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1.5 CE Test Hours

Managing Stable COPD

An Evidence-Based Approach

Contrada, Emily

AJN The American Journal of Nursing: September 2018 - Volume 118 - Issue 9 - p 48,49
doi: 10.1097/01.NAJ.0000544951.50463.a8
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Managing Stable COPD: An Evidence-Based Approach


To provide information about recent guideline changes related to chronic obstructive pulmonary disease (COPD) and their application to clinical practice.

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After completing this continuing education activity, you should be able to

  • outline strategies for the assessment and diagnosis of COPD.
  • explain key teaching points for patients with COPD.
  • list pharmacologic and nonpharmacologic interventions for COPD.
  1. Which of the following are among the predominant types of cells in chronic obstructive pulmonary disease (COPD)?
    1. histamine
    2. mast cells
    3. neutrophils
  2. Which of the following is the most common risk factor for COPD?
    1. male sex
    2. tobacco smoking
    3. occupational exposure to chemicals
  3. Clinical manifestations of COPD include progressive dyspnea that becomes worse with
    1. exercise.
    2. cold exposure.
    3. deep inhalation.
  4. With spirometry, irreversible obstructive lung disease is indicated when the postbronchodilator ratio of forced expiratory volume in the first second (FEV1) to forced vital capacity is less than
    1. 70%.
    2. 75%.
    3. 80%.
  5. According to the Global Initiative for Chronic Obstructive Lung Disease (GOLD) report, a FEV1 of 30% to 49% of predicted normal value classifies the patient as GOLD
    1. 2.
    2. 3.
    3. 4.
  6. A low symptom burden is indicated by a COPD Assessment Test score of less than
    1. 10.
    2. 20.
    3. 30.
  7. In the “5 A's” model to empower patients to quit smoking, one of the “A's” is
    1. accept.
    2. adhere.
    3. arrange.
  8. A systematic review of studies evaluating the use of dry powder inhalers by patients with asthma or COPD found that most patients did not use their inhalers appropriately by failing to
    1. inhale in short puffs.
    2. exhale before inhalation.
    3. exhale quickly after inhalation.
  9. Adverse effects of β-2 agonists include
    1. hyperkalemia.
    2. sinus bradycardia.
    3. exaggerated somatic tremor.
  10. The most common adverse effect of antimuscarinics is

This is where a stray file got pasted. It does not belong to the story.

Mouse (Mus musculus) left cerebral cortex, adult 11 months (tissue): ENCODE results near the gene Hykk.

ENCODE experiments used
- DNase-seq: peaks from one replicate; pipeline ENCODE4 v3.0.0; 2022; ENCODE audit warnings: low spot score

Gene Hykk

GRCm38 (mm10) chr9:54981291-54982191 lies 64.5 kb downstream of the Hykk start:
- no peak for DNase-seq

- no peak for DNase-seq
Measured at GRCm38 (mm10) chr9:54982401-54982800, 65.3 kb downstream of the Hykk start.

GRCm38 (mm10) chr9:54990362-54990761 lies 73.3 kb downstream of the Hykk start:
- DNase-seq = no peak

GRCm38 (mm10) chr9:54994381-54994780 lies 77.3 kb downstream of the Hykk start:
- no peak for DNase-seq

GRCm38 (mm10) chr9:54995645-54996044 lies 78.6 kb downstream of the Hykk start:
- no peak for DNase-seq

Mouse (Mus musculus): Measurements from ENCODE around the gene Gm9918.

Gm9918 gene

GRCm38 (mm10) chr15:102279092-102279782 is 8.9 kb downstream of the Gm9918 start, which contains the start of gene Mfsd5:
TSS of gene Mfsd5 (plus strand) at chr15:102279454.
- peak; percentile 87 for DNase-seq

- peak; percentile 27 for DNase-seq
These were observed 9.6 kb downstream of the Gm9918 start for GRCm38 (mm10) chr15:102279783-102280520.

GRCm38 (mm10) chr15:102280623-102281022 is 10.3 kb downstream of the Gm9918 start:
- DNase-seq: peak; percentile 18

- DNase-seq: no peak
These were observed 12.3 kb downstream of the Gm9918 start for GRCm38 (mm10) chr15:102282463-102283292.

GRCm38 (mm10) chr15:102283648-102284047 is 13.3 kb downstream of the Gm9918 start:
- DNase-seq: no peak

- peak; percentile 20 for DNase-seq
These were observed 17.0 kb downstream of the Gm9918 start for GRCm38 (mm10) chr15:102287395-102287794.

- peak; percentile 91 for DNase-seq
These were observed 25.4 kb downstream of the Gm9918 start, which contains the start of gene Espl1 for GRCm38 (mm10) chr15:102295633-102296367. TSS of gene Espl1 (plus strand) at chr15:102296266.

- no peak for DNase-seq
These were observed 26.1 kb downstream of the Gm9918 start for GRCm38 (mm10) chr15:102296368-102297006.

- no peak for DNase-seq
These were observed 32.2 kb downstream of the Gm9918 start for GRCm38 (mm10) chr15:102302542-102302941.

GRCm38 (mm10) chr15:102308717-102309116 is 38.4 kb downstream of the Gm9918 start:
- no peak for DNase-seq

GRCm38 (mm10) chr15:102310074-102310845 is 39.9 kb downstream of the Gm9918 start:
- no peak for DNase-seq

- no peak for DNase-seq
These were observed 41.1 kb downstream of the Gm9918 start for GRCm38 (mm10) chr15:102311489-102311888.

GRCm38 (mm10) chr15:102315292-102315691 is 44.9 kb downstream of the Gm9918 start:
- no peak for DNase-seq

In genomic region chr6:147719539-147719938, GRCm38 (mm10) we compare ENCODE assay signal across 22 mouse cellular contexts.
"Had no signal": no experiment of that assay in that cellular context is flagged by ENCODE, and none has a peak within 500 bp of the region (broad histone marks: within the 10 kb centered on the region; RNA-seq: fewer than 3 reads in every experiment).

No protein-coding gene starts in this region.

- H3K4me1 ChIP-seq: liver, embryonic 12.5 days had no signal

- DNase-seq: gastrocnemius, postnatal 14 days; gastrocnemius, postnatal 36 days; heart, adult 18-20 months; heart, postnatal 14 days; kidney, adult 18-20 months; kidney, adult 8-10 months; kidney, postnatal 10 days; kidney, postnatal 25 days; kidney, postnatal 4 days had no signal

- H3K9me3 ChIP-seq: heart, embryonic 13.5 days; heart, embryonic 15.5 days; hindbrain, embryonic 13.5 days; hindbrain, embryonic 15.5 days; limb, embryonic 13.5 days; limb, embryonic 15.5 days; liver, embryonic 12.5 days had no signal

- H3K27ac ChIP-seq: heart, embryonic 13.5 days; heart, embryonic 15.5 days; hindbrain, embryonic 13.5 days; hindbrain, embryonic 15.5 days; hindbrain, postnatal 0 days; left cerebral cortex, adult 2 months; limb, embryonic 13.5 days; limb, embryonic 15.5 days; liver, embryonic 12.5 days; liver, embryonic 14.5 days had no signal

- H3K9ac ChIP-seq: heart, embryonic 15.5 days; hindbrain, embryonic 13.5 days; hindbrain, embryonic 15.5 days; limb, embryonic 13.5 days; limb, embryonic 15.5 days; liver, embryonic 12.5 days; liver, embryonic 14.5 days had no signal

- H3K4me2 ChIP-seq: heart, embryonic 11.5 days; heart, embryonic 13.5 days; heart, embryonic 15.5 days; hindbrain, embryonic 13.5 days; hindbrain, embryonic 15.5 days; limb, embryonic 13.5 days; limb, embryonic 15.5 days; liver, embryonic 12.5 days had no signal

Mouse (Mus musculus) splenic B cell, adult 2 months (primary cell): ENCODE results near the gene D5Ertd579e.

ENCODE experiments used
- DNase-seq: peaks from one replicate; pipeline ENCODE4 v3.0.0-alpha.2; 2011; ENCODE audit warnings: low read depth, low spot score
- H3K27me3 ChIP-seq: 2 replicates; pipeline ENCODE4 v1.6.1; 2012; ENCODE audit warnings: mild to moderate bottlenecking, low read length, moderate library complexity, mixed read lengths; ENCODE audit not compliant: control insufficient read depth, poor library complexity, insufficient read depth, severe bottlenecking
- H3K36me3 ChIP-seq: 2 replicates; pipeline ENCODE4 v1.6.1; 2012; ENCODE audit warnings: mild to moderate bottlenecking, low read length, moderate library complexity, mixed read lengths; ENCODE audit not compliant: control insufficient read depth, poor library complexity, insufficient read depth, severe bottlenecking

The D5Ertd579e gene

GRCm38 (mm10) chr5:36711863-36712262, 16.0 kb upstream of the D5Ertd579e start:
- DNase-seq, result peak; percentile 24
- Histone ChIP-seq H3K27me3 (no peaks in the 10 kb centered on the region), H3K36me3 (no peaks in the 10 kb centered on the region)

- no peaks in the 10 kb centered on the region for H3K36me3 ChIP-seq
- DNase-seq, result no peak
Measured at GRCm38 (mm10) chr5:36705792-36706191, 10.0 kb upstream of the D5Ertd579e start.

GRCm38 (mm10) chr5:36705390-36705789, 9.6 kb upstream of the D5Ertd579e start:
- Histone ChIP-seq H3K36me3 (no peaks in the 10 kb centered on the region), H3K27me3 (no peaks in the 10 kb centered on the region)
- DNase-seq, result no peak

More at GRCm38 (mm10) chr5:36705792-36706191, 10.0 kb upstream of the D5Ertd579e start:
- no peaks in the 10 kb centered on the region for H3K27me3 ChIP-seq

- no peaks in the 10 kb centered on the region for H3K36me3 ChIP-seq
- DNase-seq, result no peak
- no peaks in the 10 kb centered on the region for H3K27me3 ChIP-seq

1. xerostomia.
    2. myalgia.
    3. nausea.
  11. A common adverse effect of inhaled corticosteroids is
    1. diplopia.
    2. palpitations.
    3. oral candidiasis.
  12. Phosphodiesterase-4 inhibitors should be prescribed only in patients with a FEV1 below 50% of predicted normal value and chronic bronchitis, in addition to being in GOLD Group
    1. B.
    2. C.
    3. D.
  13. Patients in GOLD Group D should start COPD therapy with a
    1. methylxanthine.
    2. short-acting muscarinic antagonist.
    3. long-acting β-2 agonist and a long-acting muscarinic antagonist.
  14. Pulmonary rehabilitation is defined as exercise training for at least how many weeks?
    1. 2
    2. 4
    3. 6
  15. Oxygen therapy delivered for at least 15 hours per day has been shown to improve survival rates among patients who have chronic respiratory failure and
    1. pneumonia.
    2. coronary artery disease.
    3. severe resting hypoxemia.
  16. Compared with a hospital readmission rate at 180 days of 75% for patients not discharged with noninvasive positive-pressure ventilation (NPPV), the rate for those discharged with NPPV was only
    1. 39.7%.
    2. 48.3%.
    3. 56.2%.
  17. In patients with severe COPD and no contraindications, which of the following may be an option?
    1. bullectomy
    2. lung transplant
    3. lung volume reduction surgery
  18. Divo and colleagues found that the 12 comorbidities most strongly associated with increased risk of death in COPD included
    1. atrial fibrillation.
    2. colorectal cancer.
    3. thyroid disease.
  19. To decrease the sensation of breathlessness in patients with dyspnea, research supports
    1. avoiding the use of opioids.
    2. using oxygen only as a last resort.
    3. the use of a fan blowing in the patient's face.
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